Debevoise & Plimpton LLP has won a motion to dismiss a putative securities class action filed against its clients Universal Navigation Inc. (better known as Uniswap Labs), Uniswap Labs CEO Hayden Adams, and venture capital firm Union Square Ventures, LLC, along with two other venture capital firms and the Uniswap Foundation.
In a landmark decision for the crypto industry, Judge Katherine Polk Failla in the Southern District of New York held that the creators of a decentralized cryptocurrency exchange do not violate the federal securities laws when third parties use the exchange to trade unregistered securities.
The lawsuit was filed by individuals who acquired various tokens on the Uniswap exchange between December 2020 and March 2022 and claimed to have been harmed when those tokens fell in value, allegedly because they were scams. Plaintiffs claimed that Defendants violated Sections 5, 15 and 29(b) of the Securities Exchange Act of 1934 by purportedly operating as an unregistered securities exchange and broker or dealer, and Sections 5 and 12(a)(1) of the Securities Act of 1933 by purportedly selling unregistered securities. Plaintiffs also asserted various state securities and common law claims.
The Court dismissed Plaintiffs’ federal securities claims in their entirety, with prejudice, and declined to exercise supplemental jurisdiction over the state law claims. First, the Court rejected Plaintiffs’ argument that, by utilizing the “smart contracts” that comprise the exchange, they entered to a legal contract with Uniswap, much less a contract that violates the federal securities laws. Second, the Court rejected the argument that Uniswap was a “seller” of the tokens at issue based on allegations that it wrote the underlying computer code for the smart contracts.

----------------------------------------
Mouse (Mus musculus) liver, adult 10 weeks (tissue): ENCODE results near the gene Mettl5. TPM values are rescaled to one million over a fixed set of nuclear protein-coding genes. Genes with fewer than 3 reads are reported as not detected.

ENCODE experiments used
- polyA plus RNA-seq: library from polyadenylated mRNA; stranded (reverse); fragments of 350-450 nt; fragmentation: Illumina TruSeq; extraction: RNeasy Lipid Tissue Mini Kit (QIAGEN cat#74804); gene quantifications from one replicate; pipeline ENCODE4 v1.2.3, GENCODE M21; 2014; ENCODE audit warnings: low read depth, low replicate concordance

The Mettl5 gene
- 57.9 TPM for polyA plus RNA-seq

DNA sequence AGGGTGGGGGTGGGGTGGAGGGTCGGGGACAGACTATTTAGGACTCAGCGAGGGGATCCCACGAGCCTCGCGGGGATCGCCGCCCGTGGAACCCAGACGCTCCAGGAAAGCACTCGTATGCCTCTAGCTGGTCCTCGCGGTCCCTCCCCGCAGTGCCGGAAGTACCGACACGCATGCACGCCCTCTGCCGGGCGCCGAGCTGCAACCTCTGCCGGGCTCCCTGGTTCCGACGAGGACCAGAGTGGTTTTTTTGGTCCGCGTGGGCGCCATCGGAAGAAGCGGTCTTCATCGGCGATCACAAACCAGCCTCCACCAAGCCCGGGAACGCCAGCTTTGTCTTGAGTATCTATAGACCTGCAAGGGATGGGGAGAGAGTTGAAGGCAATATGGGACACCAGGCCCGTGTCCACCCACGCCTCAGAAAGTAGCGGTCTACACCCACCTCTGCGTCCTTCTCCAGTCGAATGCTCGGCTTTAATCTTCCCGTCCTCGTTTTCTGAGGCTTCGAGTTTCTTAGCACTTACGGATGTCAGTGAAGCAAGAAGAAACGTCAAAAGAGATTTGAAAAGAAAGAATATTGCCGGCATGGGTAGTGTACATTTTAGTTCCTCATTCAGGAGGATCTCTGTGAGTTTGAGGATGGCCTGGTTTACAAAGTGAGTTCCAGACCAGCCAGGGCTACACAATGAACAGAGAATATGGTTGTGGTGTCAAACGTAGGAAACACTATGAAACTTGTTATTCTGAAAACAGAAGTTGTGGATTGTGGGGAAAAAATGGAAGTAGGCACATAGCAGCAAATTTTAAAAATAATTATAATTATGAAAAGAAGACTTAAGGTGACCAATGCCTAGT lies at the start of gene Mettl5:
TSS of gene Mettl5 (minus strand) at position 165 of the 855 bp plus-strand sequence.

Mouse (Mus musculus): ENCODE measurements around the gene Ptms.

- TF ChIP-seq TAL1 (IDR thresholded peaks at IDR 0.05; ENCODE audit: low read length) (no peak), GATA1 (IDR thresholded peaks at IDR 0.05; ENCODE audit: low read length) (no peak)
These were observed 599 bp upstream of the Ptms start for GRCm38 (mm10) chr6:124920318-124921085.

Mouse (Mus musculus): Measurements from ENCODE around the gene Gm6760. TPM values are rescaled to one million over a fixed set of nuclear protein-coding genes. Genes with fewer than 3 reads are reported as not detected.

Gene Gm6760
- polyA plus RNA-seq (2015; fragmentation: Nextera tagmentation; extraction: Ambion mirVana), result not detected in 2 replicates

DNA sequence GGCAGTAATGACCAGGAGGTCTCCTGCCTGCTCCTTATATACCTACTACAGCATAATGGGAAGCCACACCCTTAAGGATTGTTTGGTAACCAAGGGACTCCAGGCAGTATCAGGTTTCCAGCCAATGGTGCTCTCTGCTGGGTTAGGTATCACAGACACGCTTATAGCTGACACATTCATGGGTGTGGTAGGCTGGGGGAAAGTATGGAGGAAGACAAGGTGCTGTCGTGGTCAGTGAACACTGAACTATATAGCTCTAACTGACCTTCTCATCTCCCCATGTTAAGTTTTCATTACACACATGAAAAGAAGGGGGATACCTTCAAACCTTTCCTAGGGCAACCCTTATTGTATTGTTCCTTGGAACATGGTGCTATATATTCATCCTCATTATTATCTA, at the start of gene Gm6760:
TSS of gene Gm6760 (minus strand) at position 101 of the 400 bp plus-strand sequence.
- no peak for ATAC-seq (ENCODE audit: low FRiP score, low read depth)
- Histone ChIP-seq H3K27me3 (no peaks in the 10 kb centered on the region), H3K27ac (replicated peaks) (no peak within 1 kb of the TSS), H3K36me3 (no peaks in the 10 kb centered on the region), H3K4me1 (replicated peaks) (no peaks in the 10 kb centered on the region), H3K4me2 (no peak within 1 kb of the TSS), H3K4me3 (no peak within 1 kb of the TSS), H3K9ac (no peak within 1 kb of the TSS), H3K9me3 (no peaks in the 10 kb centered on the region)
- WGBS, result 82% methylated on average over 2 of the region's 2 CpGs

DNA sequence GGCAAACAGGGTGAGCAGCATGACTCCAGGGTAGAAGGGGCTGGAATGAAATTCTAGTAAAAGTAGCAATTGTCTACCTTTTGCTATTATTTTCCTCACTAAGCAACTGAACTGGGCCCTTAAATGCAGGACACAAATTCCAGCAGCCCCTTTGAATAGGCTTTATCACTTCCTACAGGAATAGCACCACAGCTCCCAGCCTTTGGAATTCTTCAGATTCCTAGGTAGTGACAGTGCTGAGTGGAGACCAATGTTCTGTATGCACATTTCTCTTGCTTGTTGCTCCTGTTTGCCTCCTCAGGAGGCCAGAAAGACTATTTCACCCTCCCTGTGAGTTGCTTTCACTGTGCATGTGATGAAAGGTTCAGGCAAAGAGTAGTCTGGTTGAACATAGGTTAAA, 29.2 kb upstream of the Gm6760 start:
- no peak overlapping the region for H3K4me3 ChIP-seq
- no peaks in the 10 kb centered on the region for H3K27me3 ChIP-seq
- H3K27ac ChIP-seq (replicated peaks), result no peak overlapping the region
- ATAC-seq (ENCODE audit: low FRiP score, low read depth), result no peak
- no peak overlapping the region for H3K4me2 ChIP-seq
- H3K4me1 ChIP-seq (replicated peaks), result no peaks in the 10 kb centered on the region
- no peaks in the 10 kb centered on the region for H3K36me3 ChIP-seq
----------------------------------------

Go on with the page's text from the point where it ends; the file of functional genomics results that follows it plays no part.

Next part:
More broadly, the decision supports Defendants’ position that a decentralized exchange should not be held responsible if third parties use it for fraudulent purposes. That, the Court held, would be like “attempting to hold an application like Venmo or Zelle liable for a drug deal that used the platform to facilitate a fund transfer.” Regulators, the Court noted, “may someday address this gray area in the securities laws,” but for now, “Plaintiffs’ concerns are better addressed to Congress than to this Court.”
The Debevoise team was led by litigation partners Maeve O’Connor and Elliot Greenfield and included associates Brandon Fetzer and Emily Jenab.